Next, Keaton argues that the trial court erred by assessing the deposition expenses without any evidence of their reasonableness.   Keaton urges that she was denied an opportunity to present such evidence because the court did not hold an oral hearing.   Keaton acknowledges that the court provided a time frame during which she could file evidence with the court, yet she submitted no evidence.   The hospital, in contrast, submitted evidence of the debt it incurred in taking Keaton's deposition via the court reporter's itemized bill.   We note that, pursuant to R.C. 2319.27, a court reporter may not charge fees that exceed the usual and customary fees and expenses charged in the community for similar services, unless the parties agree to such higher fees prior to the deposition.

Based on the competent, credible evidence before it, the trial court properly determined that the amount of deposition expenses that the hospital sought to recover from Keaton was reasonable.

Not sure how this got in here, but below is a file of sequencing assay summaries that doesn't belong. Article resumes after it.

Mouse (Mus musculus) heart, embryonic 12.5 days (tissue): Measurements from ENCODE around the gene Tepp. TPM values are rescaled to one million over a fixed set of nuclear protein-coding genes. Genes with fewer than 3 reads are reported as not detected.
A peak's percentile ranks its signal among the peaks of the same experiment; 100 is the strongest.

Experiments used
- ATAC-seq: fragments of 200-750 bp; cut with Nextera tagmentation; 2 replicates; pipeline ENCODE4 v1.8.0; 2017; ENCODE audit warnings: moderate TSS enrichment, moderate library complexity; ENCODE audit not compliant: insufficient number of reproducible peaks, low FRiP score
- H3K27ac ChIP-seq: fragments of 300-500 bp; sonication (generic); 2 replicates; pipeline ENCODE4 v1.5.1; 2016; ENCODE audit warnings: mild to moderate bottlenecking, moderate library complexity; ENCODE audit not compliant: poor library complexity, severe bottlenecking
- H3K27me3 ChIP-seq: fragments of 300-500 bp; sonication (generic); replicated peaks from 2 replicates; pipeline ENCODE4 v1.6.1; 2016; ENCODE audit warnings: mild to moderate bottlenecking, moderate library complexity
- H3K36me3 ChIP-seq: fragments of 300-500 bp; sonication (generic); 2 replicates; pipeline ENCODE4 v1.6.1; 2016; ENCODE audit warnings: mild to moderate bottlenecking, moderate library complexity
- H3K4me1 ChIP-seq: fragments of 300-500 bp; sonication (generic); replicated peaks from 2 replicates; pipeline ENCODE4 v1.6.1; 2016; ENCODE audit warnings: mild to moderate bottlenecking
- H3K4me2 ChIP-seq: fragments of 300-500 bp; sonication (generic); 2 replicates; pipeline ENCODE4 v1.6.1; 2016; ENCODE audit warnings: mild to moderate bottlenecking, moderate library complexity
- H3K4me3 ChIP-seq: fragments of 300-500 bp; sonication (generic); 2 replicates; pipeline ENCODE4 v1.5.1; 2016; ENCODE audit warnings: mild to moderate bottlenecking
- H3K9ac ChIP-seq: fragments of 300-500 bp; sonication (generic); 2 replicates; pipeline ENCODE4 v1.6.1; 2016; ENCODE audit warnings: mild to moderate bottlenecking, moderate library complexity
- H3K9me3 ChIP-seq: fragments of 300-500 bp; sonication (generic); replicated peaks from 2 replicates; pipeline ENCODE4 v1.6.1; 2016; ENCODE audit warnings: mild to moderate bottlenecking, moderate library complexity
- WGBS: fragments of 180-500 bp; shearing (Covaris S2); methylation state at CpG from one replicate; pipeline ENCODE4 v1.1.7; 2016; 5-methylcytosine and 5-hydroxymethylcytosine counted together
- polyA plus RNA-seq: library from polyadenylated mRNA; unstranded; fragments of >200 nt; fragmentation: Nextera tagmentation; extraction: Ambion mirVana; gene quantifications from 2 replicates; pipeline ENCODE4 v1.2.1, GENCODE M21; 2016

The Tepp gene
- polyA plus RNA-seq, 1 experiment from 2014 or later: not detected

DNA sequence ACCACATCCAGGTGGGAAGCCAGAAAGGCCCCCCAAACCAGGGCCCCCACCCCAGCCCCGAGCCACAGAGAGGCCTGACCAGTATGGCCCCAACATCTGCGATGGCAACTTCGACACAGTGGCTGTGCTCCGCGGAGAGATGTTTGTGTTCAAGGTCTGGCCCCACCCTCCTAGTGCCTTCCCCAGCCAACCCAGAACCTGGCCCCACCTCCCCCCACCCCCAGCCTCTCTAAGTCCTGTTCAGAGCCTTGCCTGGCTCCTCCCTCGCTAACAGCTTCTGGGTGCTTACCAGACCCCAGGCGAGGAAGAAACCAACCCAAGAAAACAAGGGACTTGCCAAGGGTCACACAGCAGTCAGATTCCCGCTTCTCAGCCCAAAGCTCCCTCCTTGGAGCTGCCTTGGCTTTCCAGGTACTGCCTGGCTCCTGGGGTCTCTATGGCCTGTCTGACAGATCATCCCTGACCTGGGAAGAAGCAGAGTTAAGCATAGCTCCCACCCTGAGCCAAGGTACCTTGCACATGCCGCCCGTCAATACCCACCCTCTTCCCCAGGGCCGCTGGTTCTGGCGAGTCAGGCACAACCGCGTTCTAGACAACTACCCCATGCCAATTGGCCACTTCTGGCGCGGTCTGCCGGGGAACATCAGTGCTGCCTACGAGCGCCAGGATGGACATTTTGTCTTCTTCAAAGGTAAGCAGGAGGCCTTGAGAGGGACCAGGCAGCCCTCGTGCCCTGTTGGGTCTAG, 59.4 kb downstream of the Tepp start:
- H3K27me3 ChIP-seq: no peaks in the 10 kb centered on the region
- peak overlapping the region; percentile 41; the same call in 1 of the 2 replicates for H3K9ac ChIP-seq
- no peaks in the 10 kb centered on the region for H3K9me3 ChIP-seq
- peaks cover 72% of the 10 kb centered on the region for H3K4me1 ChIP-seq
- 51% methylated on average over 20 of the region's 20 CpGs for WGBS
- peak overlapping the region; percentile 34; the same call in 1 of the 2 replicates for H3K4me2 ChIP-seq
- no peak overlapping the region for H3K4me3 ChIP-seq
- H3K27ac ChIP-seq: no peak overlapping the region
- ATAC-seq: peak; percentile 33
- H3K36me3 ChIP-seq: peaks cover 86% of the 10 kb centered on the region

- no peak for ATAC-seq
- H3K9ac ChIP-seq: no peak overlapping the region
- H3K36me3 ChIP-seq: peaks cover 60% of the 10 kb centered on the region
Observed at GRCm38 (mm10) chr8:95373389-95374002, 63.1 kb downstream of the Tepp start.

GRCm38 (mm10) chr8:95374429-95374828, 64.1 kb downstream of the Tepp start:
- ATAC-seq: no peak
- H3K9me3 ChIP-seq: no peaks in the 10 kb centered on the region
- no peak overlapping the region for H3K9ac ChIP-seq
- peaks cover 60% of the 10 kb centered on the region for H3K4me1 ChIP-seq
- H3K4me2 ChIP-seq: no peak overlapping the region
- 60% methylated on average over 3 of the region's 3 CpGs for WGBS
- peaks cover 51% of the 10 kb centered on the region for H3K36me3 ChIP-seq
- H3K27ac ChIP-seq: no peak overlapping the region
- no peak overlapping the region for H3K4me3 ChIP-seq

In conclusion, we find that trial courts may tax the costs of depositions used at trial to a nonprevailing party.   Additionally, we find that the trial court did not abuse its discretion by taxing the costs of Keaton's deposition against Keaton in this case.   Finally, we find that the costs assessed against Keaton were reasonable.   Accordingly, we overrule Keaton's assignment of error and affirm the judgment of the trial court.

Judgment affirmed.

I concur in judgment and opinion with the exception that I would sustain appellant's argument concerning the reasonableness of the amount of costs.   Appellees bear the burden of proving that the fees charged by the reporter are reasonable.   There is simply no evidence in the record, by way of affidavit or otherwise, that would allow us to conclude that the trial court's judgment in this regard is supported by some competent, credible evidence.   While the trial court may have knowledge of what is reasonable within its jurisdiction and attempted  to take “judicial notice” of that fact, I believe such a reasonableness analysis precludes effective appellate review.   In short, appellees failed to introduce evidence into the record on the issue of reasonableness and should not prevail on appeal.

KLINE, Judge.

PETER B. ABELE, J., concurs. HARSHA, J., concurs in part and dissents in part.

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Docket No: No. 97CA593.

Decided: November 24, 1997

Court: Court of Appeals of Ohio,Fourth District, Pike County.